Maker Pro
Maker Pro

Any fun parts in a salvaged electronic bathroom scale?

I

Ivan Vegvary

Jan 1, 1970
0
Subject says it all.
Thanks,
Ivan Vegvary
 
M

Michael Black

Jan 1, 1970
0
Subject says it all.
Thanks,
Ivan Vegvary
Why ask?

If you're going to toss it out anyway, or find one lying on the sidewalk,
you might as well take it apart. You're likely to get some parts, just
like from any electronic device, and yes, depending on how they are
designed, there may be something nifty in there related to converting
weight to voltage. Open it up and see. If it does convert weight to
voltage (I suppose there are other ways), it might mean a digital meter of
some sort. It really depends on what's in there.

Keep in mind that sometimes it's best not to strip down the parts. In
some devices, the parts will be very dedicated, and so that IC or this IC
may not have much use except as originally used in the device. Once that
happens, the parts around it wll be the parts you need to use the IC
later, so you might as well keep it intact. For that matter, if the IC is
obscure, the peripheral parts may show you how to hook it up.

So if you keep it intact rather than as a source of small parts and maybe
that exotic IC, once you find a use for it, you can either use the whole
board intact (or cut out the pertinent part of the board) or at the very
least trace out the circuit, remove the parts and then build it up again
on a smaller circuit board.

That goes for everything. If there's a switching supply, keep it intact
(sometimes noting where it came from helps to provide information about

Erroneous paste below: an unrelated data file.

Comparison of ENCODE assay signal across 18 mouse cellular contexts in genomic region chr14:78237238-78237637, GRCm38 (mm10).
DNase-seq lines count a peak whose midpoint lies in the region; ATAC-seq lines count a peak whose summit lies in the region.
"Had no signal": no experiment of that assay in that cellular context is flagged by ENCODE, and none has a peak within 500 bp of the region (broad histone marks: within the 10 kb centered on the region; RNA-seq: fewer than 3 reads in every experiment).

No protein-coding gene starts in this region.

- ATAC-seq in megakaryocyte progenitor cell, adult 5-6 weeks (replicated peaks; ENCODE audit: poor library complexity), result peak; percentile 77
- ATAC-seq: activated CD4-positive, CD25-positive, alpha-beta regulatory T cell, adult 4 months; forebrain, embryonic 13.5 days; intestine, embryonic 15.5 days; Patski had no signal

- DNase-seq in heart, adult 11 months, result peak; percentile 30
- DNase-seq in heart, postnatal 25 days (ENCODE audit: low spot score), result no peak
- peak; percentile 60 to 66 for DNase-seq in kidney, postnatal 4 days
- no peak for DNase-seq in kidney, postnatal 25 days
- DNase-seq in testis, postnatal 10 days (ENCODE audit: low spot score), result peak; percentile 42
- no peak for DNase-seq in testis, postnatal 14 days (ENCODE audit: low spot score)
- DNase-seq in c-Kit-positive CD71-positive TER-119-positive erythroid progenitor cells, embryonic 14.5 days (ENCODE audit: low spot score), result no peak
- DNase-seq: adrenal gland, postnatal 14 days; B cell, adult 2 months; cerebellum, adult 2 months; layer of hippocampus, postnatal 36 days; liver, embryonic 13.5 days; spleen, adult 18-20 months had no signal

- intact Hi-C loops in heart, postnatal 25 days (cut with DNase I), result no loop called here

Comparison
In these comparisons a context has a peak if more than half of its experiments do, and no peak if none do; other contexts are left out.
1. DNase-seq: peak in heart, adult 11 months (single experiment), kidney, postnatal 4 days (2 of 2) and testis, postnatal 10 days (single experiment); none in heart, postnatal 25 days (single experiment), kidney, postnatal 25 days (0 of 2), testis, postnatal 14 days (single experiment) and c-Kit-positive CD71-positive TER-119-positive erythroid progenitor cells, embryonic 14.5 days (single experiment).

the output voltages and currents), because it may be most useful as a
switching supply. There may be a time when the parts become more valuable
than the full supply, but until that day, keep such things intact and get
the ceramic capacitors and generic small signal transistors off something
else, like a tv set or VCR.

Michael
 
I

Ivan Vegvary

Jan 1, 1970
0
Why ask?



If you're going to toss it out anyway, or find one lying on the sidewalk,

you might as well take it apart. You're likely to get some parts, just

like from any electronic device, and yes, depending on how they are

designed, there may be something nifty in there related to converting

weight to voltage. Open it up and see. If it does convert weight to

voltage (I suppose there are other ways), it might mean a digital meter of

some sort. It really depends on what's in there.



Keep in mind that sometimes it's best not to strip down the parts. In

some devices, the parts will be very dedicated, and so that IC or this IC

may not have much use except as originally used in the device. Once that

happens, the parts around it wll be the parts you need to use the IC

later, so you might as well keep it intact. For that matter, if the IC is

obscure, the peripheral parts may show you how to hook it up.



So if you keep it intact rather than as a source of small parts and maybe

that exotic IC, once you find a use for it, you can either use the whole

board intact (or cut out the pertinent part of the board) or at the very

least trace out the circuit, remove the parts and then build it up again

on a smaller circuit board.



That goes for everything. If there's a switching supply, keep it intact

(sometimes noting where it came from helps to provide information about

the output voltages and currents), because it may be most useful as a

switching supply. There may be a time when the parts become more valuable

than the full supply, but until that day, keep such things intact and get

the ceramic capacitors and generic small signal transistors off something

else, like a tv set or VCR.



Michael

Thanks Michael !!

Ivan Vegvary
 
I

Ivan Vegvary

Jan 1, 1970
0
Subject says it all.

Thanks,

Ivan Vegvary

Thanks everyone. Been saving three old scales. Two are dead and one is intermittent. Gather the LCDs and battery connectors are worthwhile, for sure.

Ivan Vegvary
 
Top